Project Number: 2040-43000-018-036-I
Project Type: Interagency Reimbursable Agreement
Start Date: Aug 1, 2023
End Date: Jul 31, 2024
(1) Isolate and identify volatile chemicals from liquid torula yeast bait that is attractive to female oriental fruit fly. (2) Determine an optimum combination of attractive chemicals for the most effective lure. (3) Develop a controlled release dispenser for use as a lure in a trap.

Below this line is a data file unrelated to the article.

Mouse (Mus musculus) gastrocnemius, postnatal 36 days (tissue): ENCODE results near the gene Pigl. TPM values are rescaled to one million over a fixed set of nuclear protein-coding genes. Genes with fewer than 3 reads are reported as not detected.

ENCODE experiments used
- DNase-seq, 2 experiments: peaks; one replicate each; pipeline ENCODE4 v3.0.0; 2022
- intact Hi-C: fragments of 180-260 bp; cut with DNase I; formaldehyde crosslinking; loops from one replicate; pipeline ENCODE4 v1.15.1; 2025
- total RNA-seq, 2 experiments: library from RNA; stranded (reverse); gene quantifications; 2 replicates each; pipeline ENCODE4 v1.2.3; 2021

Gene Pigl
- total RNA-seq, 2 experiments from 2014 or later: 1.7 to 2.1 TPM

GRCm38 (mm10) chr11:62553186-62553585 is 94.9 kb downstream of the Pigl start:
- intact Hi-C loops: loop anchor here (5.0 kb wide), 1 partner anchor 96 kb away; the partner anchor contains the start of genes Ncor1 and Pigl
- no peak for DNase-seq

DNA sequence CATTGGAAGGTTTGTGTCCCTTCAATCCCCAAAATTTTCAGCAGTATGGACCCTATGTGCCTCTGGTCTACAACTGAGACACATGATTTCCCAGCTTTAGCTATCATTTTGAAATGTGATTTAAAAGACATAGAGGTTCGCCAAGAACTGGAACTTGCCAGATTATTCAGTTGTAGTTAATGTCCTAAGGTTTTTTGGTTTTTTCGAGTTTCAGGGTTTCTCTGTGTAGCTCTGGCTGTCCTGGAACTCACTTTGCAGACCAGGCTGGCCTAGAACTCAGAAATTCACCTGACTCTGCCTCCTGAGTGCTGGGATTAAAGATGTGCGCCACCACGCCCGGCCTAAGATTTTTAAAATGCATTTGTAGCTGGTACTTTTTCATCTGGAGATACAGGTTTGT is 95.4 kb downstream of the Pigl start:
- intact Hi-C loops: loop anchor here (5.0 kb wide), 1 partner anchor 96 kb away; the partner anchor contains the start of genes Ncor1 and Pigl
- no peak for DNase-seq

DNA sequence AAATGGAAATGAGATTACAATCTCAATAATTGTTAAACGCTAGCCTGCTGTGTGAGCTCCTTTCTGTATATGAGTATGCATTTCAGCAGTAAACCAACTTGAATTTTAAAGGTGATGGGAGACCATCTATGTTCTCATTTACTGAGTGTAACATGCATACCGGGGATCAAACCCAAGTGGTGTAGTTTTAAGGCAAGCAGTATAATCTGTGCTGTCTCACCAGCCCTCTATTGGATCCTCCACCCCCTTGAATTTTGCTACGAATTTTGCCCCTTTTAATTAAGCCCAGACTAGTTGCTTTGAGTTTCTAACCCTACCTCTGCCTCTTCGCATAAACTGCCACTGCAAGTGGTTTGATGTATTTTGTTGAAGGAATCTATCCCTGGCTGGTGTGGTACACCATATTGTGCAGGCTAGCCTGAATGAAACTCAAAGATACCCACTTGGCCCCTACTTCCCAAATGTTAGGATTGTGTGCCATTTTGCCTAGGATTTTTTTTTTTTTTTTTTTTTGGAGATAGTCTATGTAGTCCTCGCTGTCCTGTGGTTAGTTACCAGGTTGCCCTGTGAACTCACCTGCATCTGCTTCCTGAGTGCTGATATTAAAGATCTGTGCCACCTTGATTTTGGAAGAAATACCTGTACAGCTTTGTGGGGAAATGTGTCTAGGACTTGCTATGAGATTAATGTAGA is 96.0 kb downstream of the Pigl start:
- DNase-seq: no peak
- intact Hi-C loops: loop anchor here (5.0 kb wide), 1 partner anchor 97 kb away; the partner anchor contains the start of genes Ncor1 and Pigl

1. Isolate and identify volatile chemicals from liquid torula yeast (TY) bait that is attractive to female oriental fruit fly (OFF): The volatile compounds emitted by liquid TY bait will be sampled through an adsorbent material. The trapped volatiles will be extracted with a solvent. A coupled gas chromatograph/electroantennographic detection (GC-EAD) will be used to determine which compounds from TY are detected by the fly antennae. The identification of EAD-active volatile compounds will be conducted using GC-MS by mass spectral matches to library spectra as well as by retention time matches to available authentic standards. Quantification of the EAD-active compounds and their relative ratio will be made from the adsorbent collection (solvent extract) based on total ion abundances from GC-MS analyses using standard curves generated for the respective EAD-active compounds. 2. Determine an optimum combination of attractive chemicals for the most effective lure: Laboratory assays will be conducted using beaker traps as described in Roh et al (2021). Field tests will use multilure trap. Chemicals tested will be dispensed from rubber septa or from vials as used in prior development (Cha et al. 2012, 2014). Key attractant chemicals involved in female OFF attraction to TY bait will be determined using a series of laboratory bioassays and field trapping experiments. During the first year project, we will first conduct drop-out experiment, which will involve putting together a multi-component blend composed of all of the EAD-active compounds (i.e. full blend), and then comparing the full blend to blends that are missing single compounds, along with negative (no lure) and positive control (TY) traps. This approach will simplify the blend by eliminating compounds that do not contribute to blend attractiveness. 3. Develop a controlled release dispenser for use as a lure in a trap: The key attractant blend(s) resulted from drop-out experiment will be used to develop and further evaluate a lure in a controlled release dispenser. We will release chemicals from polypropylene vials (8 ml) with chemical release through holes in the vial lids. A field experiment will determine the relationship between attractant release rate from vials and capture of female OFF in traps. The chemicals will be mixed together according to the ratio in TY headspace or in equal proportions by volume, and the mixture will be placed in an 8 ml polypropylene vial, on cotton. The attractant release rate will be varied by altering the diameter of the hole in the lid, with larger holes (1~12 mm) providing greater diffusion of the chemicals from the vial.